For the full history of Denmark we suggest you visit the Denmark Historical Museum.
The Aboriginal people, the Noognar had been around for 40,000 years.
1624: The Dutch were the first to explore the south coast of Australia around current day Denmark.
1829: A British outpost has been set up in Albany in 1826 and the first European explorer to discover Denmark was Dr. Thomas Braidwood Wilson, a surgeon, and he named the town after his esteemed colleague Alexander Denmark. Wilson reported positively on the area.
1895: The first settlers arrived. The Millar brothers, Edwin and Charles, obtained leases on the timber in the area. They opened several sawmills in Denmark. The town was created to house the families of those working at the sawmills. Wood was used to build workers homes, several stores and the town bridge. A high demand for timber from Europe and around the world and the nearby goldrush kept the sawmills busy. The timber was being used in construction of all types. Denmark was populated at that time by over 1000 timber workers and their families.
1896: The first school opened on the site of what is now the Denmark Arts building and the RSL Hall now stands on the site of the first headmaster's house.
1899: The first church was built, now known as St. Leonard's Anglican Church, which is now the oldest remaining building in Denmark.
1900: Milling was at its peak and Denmark had a thriving population of around 2000. The demand for karri timber was high all around the world and a new railway line was built to aid transportation.Timber was sent along the Nornalup-Albany Railway and was exported by boat. Denmark town was alcohol free, a 'dry town'.
1902: Millars Karri and Jarrah Company was formed from the merging of seven major sawmillers. The forests were harvested at a tremendous rate.
1903: The easily accessed millable trees were soon all cut down leaving the families and workers short of a livelihood. The Millars closed down the Denmark mills and school and the company town of Denmark was no longer 'required'.
1904: The church was closed and the Millars started to close down the town and were set to demolish the buildings. Only a few millworkers and their families remained. Alfred Randall is the local hero who saved Denmark, he petitioned the Government to protect all that had already been achieved and to pay out the Millars.
1907: The WA Government bought the town (land, buildings, the mills and the railway) for £5,000 from the Millars after a long negotiation period. They made it possible for people to settle again in Denmark but this was slow.
1909: The Church re-opened.
1910: The Butter factory opened to assist the Dairy farming industry. Dairy farming had become the major industry in the area.
1913: Denmark's population had re-grown to over 500, the school reopened as the Denmark State School.
1914 - 1918: This time of WW1 saw a virtual cessation of normal life. It brought hardship and loss on all levels.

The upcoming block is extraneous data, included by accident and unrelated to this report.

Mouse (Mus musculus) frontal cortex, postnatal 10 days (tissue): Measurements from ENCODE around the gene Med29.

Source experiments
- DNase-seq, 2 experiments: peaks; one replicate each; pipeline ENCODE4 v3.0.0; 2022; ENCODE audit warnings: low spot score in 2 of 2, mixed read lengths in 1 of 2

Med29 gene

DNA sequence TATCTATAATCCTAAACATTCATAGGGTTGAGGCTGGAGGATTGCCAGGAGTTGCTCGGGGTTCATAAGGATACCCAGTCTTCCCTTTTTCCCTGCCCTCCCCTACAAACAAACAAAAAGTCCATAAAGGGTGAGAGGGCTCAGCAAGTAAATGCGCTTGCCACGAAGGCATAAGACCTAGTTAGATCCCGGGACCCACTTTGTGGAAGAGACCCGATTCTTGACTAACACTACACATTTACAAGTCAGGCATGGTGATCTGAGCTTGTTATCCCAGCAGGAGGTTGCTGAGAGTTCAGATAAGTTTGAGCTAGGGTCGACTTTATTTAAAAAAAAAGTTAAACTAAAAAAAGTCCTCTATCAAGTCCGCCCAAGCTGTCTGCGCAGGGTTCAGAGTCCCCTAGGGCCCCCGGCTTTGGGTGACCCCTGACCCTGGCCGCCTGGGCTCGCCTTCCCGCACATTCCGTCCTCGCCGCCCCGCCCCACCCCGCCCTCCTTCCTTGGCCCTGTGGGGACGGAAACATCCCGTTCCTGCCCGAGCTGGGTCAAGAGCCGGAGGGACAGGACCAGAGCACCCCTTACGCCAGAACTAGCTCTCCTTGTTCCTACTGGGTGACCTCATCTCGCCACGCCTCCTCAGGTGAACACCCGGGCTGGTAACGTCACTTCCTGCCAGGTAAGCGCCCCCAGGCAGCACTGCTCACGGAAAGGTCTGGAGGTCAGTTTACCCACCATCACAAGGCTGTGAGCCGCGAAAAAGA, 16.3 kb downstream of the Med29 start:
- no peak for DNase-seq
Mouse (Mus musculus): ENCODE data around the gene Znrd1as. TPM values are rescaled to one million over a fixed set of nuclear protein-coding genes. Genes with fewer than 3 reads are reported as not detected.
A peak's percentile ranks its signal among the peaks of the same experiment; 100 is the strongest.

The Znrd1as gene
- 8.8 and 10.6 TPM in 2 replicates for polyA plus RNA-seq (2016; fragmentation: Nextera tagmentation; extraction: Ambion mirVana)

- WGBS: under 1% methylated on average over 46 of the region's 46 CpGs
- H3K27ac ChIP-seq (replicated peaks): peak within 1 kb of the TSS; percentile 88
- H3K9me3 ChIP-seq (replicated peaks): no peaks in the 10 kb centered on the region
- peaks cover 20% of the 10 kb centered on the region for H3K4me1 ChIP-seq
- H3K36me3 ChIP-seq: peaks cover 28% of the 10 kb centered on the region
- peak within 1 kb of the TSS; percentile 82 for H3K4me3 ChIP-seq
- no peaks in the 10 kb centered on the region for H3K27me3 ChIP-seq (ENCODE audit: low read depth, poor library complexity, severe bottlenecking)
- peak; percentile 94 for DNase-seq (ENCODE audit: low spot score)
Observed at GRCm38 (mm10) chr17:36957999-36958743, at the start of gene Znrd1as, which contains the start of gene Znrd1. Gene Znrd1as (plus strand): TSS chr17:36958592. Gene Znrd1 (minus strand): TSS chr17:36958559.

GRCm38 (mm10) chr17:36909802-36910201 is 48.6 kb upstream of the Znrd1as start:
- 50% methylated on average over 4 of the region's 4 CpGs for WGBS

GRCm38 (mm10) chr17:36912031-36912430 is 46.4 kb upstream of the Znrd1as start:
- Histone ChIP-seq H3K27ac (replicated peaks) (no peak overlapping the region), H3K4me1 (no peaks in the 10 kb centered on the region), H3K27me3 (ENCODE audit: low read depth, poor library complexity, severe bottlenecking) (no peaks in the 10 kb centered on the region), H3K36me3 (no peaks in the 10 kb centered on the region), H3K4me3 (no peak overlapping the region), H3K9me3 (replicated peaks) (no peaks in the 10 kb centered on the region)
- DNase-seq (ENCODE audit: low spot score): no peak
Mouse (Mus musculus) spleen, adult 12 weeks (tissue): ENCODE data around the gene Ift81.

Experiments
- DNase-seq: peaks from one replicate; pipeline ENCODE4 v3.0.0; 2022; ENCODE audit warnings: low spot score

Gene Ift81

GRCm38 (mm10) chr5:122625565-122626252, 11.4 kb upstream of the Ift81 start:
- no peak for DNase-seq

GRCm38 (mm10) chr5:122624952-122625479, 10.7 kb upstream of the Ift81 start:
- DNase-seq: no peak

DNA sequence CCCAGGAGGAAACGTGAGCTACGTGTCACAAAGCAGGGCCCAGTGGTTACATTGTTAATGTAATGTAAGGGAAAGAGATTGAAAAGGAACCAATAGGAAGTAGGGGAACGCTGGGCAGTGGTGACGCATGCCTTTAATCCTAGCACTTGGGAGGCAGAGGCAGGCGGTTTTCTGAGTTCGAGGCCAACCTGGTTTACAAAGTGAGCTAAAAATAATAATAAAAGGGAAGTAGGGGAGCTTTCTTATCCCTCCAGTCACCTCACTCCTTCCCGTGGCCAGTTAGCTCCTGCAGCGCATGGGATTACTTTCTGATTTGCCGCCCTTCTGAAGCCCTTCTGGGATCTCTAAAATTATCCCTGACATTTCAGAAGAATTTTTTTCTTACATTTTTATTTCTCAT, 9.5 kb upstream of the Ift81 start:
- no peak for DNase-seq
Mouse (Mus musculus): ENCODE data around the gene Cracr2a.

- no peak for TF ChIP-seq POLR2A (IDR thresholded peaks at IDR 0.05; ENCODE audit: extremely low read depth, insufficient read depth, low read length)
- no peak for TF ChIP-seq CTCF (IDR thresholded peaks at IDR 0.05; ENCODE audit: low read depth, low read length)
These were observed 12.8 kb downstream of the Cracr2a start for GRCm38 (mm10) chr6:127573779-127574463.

1922: After WW1, the Group Settlement Scheme, focused on large scale assisted immigration to Australia, brought families to the area. Settlers were to develop a sustainable dairy industry.
Small farms of 100 acres were cleared for cattle, dairy farming and orchards. The cost of setting up each farm was grossly miscalculated and the scheme collapsed with just over one third of the proposed farms were ever developed. The Red Cross Building was used to facilitate the Denmark groups.
1923: The first Police Station was built, which is now the site of the Historical Museum.
1927: The Denmark Hotel was built by John Clarke (who also commissioned the bandstand on the opposite side of the river which opened in 1964.)
1930's: The great depression saw the town's second mass desertion. Many of the alloted farms from Group Settlement simply could not be sustained and families were forced to move out. Again the population dwindled.
1939- 1945: American soldiers, stationed in Albany during World War II, made trips to Denmark, therefore encouraging tourism providing facilities for them such as coffee shops and places to buy gifts.
Post 1945: Denmark became a popular holiday destination for Western Australians.
1960s: The population had increased to 1,500 and Denmark was a popular destination for hippies, people who liked the peaceful country life and retirees. Intensive agriculturists such as wine growers had discovered the value of the rich karri loam for their vineyards. Within 50 years the area became a wine subregion of critical acclaim, as part of the Great Southern Wine Region.
The Denmark Historical Society has lots of information on the History of Denmark and old photographs. There are also interesting books, booklets and journals available to buy about Historical Denmark Town Life.
TODAY: Today Denmark's is a peaceful town of around 5000. The economy is sustained by a combination of tourism, farming, fishing and the arts.
The people are "a colourful mix of different characters, individualists, followers of natural care, spiritualists, naturalists, artisans, artists and retired people of all ages from all parts of the world." says Wikipedia. (We tend to agree!)
An inspiring selection of quality accommodation of all types is available in and out of town.
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